Democratic Sen. Kyrsten Sinema of Arizona — a swing voter in today’s 50-50 Senate — announced Friday that she has changed her party registration.
The Horn NewsOn Wednesday, we reported on speculations about Sinema switching to other parties.
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Sinema was the latest congressional Democrat who has left the party. Former Rep. Tulsi Gabbard, D-Hawaii, left in October.
Since 2009, no sitting senator has switched parties. Arlen Specter, a Pennsylvania senator who had changed from Republican to Democrat in 2009, was the one doing so. Plus, since 2006, there has been no Senate Democrat who left the party, except Joe Libermann, who registered as an Independent.
The chamber also houses Bernie Sanders, Vermont and Angus King from Maine.
However, these two independents attend the Democratic caucus’ weekly meetings, and Sinema plans to those out (She reportedly misses many of the meetings, anyway.)
Sinema was previously a member of the Green Party. After starting her career in Green Party, she joined the Democrats in 2004. Sinema, who was left-leaning at the time, protested against Liebermann.
Sinema is now more moderate. She said that Sinema has moderated her political style, which she has copied from Sen. John McCain (R-Ariz.). “declaring my independence from the broken partisan system in Washington.”
Interview with the author on Friday PoliticoSinema has ruled out any caucusing between Senate Republicans. Instead, Sinema registered as an Independent.
In the Arizona Republic, she wrote that her first term senator had pledged to serve another term. “to be independent and work with anyone to achieve lasting results. I committed I would not demonize people I disagreed with, engage in name-calling, or get distracted by political drama. I promised I would never bend to party pressure.”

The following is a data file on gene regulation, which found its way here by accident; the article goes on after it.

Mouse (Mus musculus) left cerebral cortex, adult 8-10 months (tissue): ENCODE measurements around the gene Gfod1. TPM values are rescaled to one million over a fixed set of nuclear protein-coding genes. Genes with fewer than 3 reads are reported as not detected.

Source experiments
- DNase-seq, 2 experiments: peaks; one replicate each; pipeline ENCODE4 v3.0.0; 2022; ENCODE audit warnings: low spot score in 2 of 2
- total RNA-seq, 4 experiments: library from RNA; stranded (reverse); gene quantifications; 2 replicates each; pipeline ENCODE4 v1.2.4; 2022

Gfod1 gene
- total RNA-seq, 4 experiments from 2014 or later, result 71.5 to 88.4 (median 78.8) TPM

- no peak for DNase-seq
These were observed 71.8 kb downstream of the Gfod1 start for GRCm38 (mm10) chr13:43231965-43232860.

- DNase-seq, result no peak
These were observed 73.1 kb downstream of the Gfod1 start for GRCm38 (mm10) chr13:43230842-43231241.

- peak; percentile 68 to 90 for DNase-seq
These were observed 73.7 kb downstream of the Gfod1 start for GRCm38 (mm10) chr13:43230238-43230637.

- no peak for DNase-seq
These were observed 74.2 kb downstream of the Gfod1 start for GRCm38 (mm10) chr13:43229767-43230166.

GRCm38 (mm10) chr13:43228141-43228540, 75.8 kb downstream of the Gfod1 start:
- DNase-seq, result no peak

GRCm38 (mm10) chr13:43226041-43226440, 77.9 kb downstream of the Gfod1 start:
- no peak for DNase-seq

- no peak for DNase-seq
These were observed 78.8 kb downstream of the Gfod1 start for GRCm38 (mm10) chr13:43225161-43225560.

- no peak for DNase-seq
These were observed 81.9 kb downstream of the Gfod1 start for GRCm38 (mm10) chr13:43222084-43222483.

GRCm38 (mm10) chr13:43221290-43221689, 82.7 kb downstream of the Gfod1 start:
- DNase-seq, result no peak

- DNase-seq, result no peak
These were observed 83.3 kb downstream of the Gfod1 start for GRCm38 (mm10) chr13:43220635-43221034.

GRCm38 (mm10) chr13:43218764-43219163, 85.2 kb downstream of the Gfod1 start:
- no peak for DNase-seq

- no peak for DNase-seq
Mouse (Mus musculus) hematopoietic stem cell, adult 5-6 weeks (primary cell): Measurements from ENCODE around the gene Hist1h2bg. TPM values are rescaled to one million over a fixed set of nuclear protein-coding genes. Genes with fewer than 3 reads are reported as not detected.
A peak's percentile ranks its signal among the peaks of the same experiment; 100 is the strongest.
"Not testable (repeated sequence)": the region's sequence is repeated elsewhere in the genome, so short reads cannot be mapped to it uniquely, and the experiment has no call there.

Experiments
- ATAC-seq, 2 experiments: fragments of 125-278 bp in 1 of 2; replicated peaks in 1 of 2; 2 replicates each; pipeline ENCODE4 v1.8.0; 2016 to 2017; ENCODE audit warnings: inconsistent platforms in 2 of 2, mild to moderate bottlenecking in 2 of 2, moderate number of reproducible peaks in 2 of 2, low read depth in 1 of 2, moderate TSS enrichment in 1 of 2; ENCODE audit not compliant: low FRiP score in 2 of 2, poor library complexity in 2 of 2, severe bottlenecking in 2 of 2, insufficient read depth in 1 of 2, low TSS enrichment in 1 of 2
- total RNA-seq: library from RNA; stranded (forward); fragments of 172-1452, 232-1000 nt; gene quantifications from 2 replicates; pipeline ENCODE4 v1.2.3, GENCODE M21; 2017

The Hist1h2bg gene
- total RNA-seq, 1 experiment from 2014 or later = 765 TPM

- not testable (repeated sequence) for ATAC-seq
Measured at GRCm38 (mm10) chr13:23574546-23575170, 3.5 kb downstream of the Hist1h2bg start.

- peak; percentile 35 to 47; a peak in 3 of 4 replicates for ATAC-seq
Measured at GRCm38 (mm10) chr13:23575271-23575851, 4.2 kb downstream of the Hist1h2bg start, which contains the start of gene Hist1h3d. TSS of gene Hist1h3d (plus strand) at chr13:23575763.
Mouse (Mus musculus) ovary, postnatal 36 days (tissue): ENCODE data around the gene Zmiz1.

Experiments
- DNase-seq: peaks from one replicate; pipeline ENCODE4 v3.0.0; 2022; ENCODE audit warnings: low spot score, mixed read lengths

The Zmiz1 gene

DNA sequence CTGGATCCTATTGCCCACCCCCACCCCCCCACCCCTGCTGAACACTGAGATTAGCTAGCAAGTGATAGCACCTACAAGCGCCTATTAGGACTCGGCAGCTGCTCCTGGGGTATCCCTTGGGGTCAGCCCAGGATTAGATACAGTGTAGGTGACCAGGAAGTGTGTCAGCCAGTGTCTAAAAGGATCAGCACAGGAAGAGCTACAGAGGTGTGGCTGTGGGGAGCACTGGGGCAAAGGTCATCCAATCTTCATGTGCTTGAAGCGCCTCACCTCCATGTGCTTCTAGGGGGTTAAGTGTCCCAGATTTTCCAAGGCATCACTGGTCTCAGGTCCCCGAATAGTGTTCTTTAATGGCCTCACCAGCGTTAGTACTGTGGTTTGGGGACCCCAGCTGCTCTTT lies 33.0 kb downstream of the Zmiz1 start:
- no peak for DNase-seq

According to her, this is how she approaches things. “rare in Washington and has upset partisans in both parties”However “has delivered lasting results for Arizona.”
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Democrats were set to hold a 51-49 edge in the Senate come January after the victory Tuesday by Democratic Sen. Raphael Warnock in Georgia’s runoff election.
An analysis by The Washington Post. She promised to keep this tradition going despite the fact that she changed party registration. “Nothing will change about my values or my behavior,”She said.
Like fellow Democrat Joe Manchin, Sinema has often served as the Senate’s decisive vote against a bill. She withheld support for one bill in particular. “Inflation Reduction Act” until Biden’s promise to remove a proposed tax on investors.
She is facing reelection in 2024 and is likely to be matched up with a well-funded primary challenger after angering much of the Democratic base by cutting — or blocking — progressive priorities such as a minimum wage increase or Biden’s big social spending initiatives. It is not clear if she intends to run for another term.
Sinema’s most prominent potential primary challenger is Rep. Ruben Gallego, who has a long history of feuding with Sinema.
“When politicians are more focused on denying the opposition party a victory than they are on improving Americans’ lives, the people who lose are everyday Americans,” Sinema wrote. “That’s why I have joined the growing numbers of Arizonans who reject party politics by declaring my independence from the broken partisan system in Washington. I registered as an Arizona independent.”
Sinema refused to say whether she’ll run for re-election in 2024. She ruled out running for President.
This article was co-authored by the Horn editorial staff and the Associated Press.
The full article is available here here